When the crate arrived, Francine tore into the hat boxes expectantly, discarding hat after hat. She was about to give up when she opened a box containing a wide-brimmed black hat trimmed with white feathers. She lifted it out carefully and turned it over. Stuffed inside was a small diary.

It took a while to read it. Tears were streaming down Francine's face when she closed it. Adelaide and Lawrence had been very much in love, but she had refused his proposals because Stratton had met him first. The last entry in the diary was a tear-stained page, a poignant testimony of Adelaide's undying love for Lawrence. The occasion being his funeral. He had been killed at Dunkirk only minutes after writing to Adelaide, For the twenty-seventh time, my dear Addie, marry me. His letter was neatly folded and taped to the page.

"Poor Adelaide," Francine sighed. she laid the diary aside and searched the remaining hat boxes. One contained an envelope bearing her name. Francine grinned when she recognized Adelaide's handwriting.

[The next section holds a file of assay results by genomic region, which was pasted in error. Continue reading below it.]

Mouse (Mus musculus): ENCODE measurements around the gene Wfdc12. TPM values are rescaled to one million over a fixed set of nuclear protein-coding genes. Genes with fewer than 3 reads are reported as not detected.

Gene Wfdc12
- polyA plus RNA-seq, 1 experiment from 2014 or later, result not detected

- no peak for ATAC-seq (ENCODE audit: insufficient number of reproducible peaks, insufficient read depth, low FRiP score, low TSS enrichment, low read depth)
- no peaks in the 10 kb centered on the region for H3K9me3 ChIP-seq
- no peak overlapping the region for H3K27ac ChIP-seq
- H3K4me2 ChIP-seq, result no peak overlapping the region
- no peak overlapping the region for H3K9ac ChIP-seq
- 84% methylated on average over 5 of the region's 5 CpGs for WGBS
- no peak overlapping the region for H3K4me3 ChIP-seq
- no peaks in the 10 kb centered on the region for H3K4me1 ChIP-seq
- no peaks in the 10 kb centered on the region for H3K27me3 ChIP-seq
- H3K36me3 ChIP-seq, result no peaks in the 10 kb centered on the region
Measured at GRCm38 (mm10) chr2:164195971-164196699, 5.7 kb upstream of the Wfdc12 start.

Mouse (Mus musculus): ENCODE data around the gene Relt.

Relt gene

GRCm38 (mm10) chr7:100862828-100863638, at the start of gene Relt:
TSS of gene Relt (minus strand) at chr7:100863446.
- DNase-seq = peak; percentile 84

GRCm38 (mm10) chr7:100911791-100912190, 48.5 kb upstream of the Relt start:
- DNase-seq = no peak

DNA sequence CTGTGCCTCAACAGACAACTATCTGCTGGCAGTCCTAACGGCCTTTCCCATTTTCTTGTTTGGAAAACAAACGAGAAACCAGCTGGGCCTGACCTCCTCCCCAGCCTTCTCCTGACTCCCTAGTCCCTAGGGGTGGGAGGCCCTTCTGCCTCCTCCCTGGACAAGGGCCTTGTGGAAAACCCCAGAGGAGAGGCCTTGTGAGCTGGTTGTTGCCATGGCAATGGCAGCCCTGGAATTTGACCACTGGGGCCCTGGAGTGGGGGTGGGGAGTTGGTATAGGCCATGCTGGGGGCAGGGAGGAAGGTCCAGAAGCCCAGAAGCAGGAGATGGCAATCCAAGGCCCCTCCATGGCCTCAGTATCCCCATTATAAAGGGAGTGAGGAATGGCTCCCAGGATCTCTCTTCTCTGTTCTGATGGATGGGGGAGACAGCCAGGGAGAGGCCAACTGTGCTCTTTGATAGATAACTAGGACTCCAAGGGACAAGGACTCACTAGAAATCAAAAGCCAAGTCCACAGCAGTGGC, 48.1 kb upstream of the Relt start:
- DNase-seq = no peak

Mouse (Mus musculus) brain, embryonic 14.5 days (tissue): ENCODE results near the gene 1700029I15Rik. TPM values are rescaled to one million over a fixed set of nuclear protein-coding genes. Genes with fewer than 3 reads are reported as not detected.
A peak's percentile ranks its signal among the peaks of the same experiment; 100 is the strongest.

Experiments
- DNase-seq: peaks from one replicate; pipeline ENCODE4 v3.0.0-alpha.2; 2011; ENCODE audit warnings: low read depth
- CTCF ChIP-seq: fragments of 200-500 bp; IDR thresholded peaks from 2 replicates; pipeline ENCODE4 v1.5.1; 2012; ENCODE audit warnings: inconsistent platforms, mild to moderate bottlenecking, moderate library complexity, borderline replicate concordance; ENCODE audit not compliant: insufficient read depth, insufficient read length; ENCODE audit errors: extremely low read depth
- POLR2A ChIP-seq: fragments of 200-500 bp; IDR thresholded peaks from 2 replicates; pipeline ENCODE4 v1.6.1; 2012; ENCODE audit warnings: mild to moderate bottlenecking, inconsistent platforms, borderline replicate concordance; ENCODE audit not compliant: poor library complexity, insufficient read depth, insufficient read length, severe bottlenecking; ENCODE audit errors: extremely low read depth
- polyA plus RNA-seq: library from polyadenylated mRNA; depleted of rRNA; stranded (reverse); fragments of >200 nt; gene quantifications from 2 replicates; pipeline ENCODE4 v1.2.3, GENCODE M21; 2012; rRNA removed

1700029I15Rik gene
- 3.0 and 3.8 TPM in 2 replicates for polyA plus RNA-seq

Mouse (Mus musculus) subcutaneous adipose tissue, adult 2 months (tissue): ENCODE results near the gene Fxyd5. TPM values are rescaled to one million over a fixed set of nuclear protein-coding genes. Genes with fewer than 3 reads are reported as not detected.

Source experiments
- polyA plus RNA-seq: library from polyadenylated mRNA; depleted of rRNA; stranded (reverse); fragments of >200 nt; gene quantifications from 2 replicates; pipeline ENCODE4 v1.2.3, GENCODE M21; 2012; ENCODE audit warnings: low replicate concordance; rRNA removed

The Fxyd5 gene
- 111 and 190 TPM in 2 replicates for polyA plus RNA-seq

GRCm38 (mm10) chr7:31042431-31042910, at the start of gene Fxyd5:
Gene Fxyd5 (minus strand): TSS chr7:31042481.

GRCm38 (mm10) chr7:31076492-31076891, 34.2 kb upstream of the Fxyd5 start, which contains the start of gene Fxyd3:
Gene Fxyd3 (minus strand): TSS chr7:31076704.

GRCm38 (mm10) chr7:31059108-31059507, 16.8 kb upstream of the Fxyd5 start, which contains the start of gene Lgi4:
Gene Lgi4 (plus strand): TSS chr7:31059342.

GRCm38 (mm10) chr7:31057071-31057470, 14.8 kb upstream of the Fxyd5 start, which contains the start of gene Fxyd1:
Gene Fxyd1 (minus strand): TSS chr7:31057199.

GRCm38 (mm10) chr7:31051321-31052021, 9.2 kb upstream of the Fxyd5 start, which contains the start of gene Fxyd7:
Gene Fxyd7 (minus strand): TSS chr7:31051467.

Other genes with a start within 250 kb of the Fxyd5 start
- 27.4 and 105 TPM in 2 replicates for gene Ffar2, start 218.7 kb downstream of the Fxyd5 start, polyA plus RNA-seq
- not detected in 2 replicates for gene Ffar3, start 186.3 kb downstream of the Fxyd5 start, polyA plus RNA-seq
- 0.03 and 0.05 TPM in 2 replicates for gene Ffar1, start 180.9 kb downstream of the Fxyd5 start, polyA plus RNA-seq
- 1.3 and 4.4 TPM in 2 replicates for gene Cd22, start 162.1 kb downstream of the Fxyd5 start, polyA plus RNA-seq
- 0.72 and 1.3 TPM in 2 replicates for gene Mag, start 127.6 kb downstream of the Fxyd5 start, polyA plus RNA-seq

Hey, you old bag,
Hope you find this one day. I wanted to do something nice for you, dear, because you've always been special to me. I know I'm not the easiest person in the world to get along with, but you sure do try. You do something more. You make a lonely old woman's life bearable by sharing my dreams.

By the way, how did Stratton take the news of my passing? I'm betting it took her all of five seconds to get over it. Be assured, it will take her a while longer to get over the will. Ha! Ha!

I never told you what started the feud between us because you would have tried to bring us together. Don't worry about her, Francine. She can take care of herself very well. I'm afraid she's a shoot off the wrong side of the tree. It was very hush, hush. Those days were a lot different and so very complicated.